https://www.cisco.com/c/en/us/support/docs/ip/border-gateway-protocol-bgp/213285-understand-the-importance-of-bgp-weight.html

BGP OUTBOUND ROUTE FILTERING (BGP ORF)

Outbound Route Filtering Capability for BGP-4 is currently an IETF draft (http://www.ietf.org/internet-drafts/draft-ietf-idr-route-filter-16.txt) that describes an optimization on how prefix filtering can occur between a Customer Edge (CE) router and a Provider Edge (PE) router that are exchanging IPv4 unicast BGP prefixes. In the design we saw above the upstream PE router sent the full BGP table downstream to the CE router, and filtering was applied inbound on the downstream CE. With BGP ORF the downstream CE router dynamically tells the upstream PE router what routes to filter *outbound*. This means that the downstream CE router will only receive update messages about the prefixes that it wants.

Implementation wise the first step of this feature is for the BGP neighbors to negotiate that they both support the BGP ORF capability. Configuration-wise this looks as follows:

AS100_PE#
router bgp 100
neighbor 10.0.0.200 remote-as 200
!
address-family ipv4
neighbor 10.0.0.200 capability orf prefix-list receive
neighbor 204.12.25.254 activate
exit-address-family

AS200_CE#
router bgp 200
neighbor 10.0.0.100 remote-as 100
!
address-family ipv4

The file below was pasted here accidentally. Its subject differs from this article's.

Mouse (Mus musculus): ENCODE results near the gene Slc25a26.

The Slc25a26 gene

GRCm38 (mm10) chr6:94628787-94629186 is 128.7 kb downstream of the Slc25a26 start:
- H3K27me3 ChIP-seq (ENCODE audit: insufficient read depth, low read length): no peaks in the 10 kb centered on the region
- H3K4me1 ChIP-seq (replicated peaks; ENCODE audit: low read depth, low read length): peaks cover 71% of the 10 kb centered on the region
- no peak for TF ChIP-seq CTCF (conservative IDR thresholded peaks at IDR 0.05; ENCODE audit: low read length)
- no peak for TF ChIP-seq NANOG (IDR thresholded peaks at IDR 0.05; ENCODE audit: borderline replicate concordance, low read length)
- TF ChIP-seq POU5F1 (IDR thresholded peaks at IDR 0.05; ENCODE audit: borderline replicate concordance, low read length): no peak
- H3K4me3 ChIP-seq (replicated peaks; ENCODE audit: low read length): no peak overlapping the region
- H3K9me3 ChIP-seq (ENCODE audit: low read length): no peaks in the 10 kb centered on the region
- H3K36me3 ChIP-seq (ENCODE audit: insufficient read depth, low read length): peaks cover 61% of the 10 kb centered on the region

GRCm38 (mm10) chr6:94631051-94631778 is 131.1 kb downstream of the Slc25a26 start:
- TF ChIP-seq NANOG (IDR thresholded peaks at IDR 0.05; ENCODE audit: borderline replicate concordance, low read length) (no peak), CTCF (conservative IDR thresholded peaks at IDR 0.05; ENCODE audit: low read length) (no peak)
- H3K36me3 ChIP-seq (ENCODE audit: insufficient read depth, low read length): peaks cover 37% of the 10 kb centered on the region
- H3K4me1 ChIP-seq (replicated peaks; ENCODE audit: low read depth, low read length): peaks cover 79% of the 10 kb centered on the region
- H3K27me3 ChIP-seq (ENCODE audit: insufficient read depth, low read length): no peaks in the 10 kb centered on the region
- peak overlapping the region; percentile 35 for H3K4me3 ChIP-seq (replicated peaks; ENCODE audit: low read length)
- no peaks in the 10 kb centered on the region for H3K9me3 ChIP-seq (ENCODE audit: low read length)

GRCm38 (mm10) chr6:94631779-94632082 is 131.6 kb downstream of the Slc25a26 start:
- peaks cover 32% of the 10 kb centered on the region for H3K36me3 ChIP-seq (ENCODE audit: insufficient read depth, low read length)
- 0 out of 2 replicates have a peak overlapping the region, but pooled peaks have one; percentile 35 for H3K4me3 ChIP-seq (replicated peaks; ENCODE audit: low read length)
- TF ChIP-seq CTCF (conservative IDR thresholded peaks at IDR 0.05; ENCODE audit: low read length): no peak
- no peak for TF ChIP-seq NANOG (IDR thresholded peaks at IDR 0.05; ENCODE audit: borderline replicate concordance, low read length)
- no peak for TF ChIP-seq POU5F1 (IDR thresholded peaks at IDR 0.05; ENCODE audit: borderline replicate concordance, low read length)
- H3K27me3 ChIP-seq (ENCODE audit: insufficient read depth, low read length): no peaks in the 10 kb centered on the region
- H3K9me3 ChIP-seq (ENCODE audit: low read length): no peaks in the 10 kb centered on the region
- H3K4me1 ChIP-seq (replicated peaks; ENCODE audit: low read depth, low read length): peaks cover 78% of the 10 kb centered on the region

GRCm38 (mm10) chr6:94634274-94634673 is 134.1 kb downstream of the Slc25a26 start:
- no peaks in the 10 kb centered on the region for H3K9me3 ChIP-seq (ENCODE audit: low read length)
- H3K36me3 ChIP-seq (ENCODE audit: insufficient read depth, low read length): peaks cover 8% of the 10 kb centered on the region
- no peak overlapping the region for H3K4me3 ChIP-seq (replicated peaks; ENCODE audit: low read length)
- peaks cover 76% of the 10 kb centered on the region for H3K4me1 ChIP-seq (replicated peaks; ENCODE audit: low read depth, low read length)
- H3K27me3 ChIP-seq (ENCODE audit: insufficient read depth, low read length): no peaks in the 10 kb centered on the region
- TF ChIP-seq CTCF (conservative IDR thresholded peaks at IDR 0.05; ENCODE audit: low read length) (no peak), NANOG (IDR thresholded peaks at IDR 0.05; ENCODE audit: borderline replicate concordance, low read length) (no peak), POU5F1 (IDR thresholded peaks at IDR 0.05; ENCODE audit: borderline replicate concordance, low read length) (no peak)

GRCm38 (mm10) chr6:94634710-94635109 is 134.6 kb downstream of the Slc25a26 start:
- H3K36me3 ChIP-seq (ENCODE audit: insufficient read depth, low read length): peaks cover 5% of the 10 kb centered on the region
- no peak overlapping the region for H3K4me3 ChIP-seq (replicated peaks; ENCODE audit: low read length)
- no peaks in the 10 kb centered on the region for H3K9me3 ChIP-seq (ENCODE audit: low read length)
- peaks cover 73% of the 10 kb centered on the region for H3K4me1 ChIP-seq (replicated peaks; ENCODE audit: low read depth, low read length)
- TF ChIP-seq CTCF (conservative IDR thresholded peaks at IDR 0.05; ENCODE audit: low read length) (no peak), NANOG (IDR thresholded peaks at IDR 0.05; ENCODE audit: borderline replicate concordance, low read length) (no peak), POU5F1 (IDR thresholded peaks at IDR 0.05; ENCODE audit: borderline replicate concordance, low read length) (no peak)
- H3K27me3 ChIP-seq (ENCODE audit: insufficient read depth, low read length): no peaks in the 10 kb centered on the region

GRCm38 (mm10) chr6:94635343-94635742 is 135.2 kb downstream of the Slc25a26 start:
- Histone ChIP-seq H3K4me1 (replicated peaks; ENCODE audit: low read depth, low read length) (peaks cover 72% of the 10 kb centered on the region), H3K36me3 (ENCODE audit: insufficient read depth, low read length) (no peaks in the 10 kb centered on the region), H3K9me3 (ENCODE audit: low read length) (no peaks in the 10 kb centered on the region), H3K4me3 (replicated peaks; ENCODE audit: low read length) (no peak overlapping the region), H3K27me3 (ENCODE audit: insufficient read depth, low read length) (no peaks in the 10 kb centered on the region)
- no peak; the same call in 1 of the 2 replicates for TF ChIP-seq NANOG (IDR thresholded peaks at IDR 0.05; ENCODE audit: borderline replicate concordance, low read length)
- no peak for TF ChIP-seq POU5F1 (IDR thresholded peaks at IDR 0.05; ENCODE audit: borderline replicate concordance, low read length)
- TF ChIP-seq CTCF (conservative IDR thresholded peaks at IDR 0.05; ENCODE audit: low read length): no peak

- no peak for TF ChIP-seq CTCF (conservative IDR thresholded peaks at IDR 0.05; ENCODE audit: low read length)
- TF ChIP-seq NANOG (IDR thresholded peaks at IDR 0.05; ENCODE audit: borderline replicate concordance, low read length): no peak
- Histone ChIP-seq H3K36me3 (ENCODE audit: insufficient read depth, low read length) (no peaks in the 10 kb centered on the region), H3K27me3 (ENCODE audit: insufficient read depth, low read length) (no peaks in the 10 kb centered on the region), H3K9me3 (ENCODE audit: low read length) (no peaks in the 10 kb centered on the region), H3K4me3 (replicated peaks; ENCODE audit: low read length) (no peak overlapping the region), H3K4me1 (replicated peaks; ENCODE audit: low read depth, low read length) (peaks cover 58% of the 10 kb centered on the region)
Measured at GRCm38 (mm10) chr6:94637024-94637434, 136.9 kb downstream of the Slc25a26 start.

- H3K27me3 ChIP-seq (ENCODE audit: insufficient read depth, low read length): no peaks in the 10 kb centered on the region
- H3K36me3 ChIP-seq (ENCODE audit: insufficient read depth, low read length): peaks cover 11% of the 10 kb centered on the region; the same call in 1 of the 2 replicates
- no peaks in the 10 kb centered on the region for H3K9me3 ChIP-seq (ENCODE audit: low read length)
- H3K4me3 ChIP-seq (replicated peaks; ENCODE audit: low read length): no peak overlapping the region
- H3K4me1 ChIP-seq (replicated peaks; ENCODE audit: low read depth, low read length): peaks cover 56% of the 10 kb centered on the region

neighbor 10.0.0.100 capability orf prefix-list send
neighbor 10.0.0.100 prefix-list AS_100_INBOUND in
exit-address-family
!

Verification:
AS100_PE#show ip bgp neighbors 10.0.0.200 | begin AF-dependant capabilities:
AS200_CE#show ip bgp neighbors 10.0.0.100 | begin AF-dependant capabilities:

Next, AS 200’s CE router tells AS 100’s PE router which prefixes it wants to receive. The logic of this configuration is that AS 200 is “sending” a prefix-list of what routes it wants, while AS 100 is “receiving” the prefix-list of what the downstream neighbor wants. The reception of the prefix-list by the upstream PE can be verified as follows.

INE LINK

BGP Metric (xxx)

# show ip bgp
65000
1.1.1.1 (metric 1001) from 1.1.1.1 (1.1.1.1) <—– cumulative cost
Origin IGP, metric 0, localpref 100, valid, internal
Extended Community: RT:6055:55
rx pathid: 0, tx pathid: 0
Refresh Epoch 2
65000, (received-only)
1.1.1.1 (metric 1001) from 1.1.1.1 (1.1.1.1)